Magically, the class came to life. Students got up from their seats to look at the posters more closely. Some took them back to their seats, so their seatmates could see them better. Others took photos of the posters with their cellphones. There was a lot of chatter, most of it in Chinese. One boy rolled up one poster (you can guess which one in a minute) and pretended to take it with him. They were … happy! Like kids on Christmas morning.

I know you’re wondering which posters we had, so here they are:

* “Tranquil Cabin by the Lake,” a painting by T.C. Chiu
* Westlife 6 (Chinese students love Westlife, and Backstreet Boys.)
* Marilyn Monroe (She is posing, hands behind her back, in a low-cut evening gown.)
* “Daybreak,” a painting by Russ Carter of the Santa Barbara shore
* Muhammad Ali, a black-and-white photo montage (I lived in Louisville for 25 years, and I have met the Champ, thank you very much.)
* An extra large Jack Daniels label
* The Chrysler Building, New York City, 1948

[And yes, the boy wanted Marilyn all to himself. Didn’t we all.]

As it turned out, the students were fascinated by all the posters, even the ones I thought would be kind of boring to them. So I was very interested to see which ones would be the most popular.

I collected their ballots, and as I tallied them, gave running commentary like the race announcer at Churchill Downs. “Daybreak” had an early lead, with Westlife 6 bringing up the rear. Westlife 6 surged ahead. Then, they were neck and neck down to the wire. Finally, it was “Daybreak” by a nose! “Tranquil Cabin” was a length behind Westlife 6, and the others were distant also-rans.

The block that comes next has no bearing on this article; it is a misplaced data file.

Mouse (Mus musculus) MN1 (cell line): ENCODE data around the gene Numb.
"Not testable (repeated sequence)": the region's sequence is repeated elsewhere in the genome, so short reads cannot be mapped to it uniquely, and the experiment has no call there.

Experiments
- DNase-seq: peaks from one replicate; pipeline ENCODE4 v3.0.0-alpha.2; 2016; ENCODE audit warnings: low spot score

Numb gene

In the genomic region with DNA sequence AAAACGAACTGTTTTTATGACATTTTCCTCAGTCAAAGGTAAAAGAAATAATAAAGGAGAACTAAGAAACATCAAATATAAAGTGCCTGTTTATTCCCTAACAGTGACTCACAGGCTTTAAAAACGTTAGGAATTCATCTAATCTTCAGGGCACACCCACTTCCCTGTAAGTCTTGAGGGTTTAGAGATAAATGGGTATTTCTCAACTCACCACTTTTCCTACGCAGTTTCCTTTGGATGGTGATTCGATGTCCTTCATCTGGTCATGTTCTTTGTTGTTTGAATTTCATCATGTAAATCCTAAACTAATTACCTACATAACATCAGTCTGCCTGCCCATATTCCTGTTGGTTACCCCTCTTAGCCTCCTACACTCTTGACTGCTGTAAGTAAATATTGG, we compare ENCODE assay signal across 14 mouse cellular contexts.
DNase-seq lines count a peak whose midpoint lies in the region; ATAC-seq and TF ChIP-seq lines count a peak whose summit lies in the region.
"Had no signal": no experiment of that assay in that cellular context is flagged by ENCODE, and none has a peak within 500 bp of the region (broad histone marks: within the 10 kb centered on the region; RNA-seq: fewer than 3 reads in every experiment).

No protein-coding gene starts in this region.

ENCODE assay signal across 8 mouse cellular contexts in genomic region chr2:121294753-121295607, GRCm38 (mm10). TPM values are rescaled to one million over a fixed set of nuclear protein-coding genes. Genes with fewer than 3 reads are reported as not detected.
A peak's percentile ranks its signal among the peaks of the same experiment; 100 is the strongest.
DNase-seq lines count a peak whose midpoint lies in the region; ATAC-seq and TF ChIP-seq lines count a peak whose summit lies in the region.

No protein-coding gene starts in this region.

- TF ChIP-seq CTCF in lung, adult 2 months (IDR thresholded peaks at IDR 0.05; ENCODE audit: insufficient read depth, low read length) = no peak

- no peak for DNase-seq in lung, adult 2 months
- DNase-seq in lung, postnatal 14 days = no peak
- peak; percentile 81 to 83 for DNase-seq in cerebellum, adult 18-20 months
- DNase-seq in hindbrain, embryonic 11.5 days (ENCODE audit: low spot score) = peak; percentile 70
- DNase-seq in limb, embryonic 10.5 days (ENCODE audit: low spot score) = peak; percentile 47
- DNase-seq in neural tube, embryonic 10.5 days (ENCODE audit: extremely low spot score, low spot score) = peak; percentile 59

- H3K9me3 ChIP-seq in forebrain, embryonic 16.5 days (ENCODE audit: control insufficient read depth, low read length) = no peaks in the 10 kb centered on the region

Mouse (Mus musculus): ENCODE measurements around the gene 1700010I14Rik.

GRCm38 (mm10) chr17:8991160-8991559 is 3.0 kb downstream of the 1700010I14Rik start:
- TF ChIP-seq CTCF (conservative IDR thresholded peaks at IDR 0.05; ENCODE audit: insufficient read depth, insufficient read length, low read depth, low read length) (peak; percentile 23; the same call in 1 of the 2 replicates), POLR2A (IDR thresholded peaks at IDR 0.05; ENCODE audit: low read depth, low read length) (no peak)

After class, Lydia asked me why I wanted to give the posters to my students. I was touched by the question, since it revealed the source of the enthusiasm I witnessed. (Remember, many of these young people are from humble circumstances.) I answered simply that I wanted to decorate their classrooms, and as the local American teacher, I felt obligated to put up American (OK, Westlife is not American. So, shoot me.) images. I did not reveal my other motive: to show my Chinese students little slices of Americana they have probably never seen, but will soon have to discuss in class. Muwhahahaha!

One other gratifying moment came after the poster runoff. With only about 20 minutes left to the second “hour,” I had to truncate my planned listening and speaking lesson by half. Our textbook, Inside Out, has an accompanying CD. I had planned to have them listen to long and short vowel sounds, and repeat them, but skipped that to play a funk cover of the Carole King song, “You’ve Got a Friend,” by a ’90s British group, The Brand New Heavies. The song includes the words used in the vowel sound exercise, and the text splits each line in two, leaving it to the students to piece together the lyrics.

It’s a fun listening exercise, and I am pleased to say my students got 100% of the match-ups correct. So successful was this mini-lesson that Angelina Zeng, another student, asked me after class to teach it to the students at Sunday’s English Corner.

Today was one of those times when the students’ demand for learning almost outstripped my capacity to supply it. I wish every day could be like it.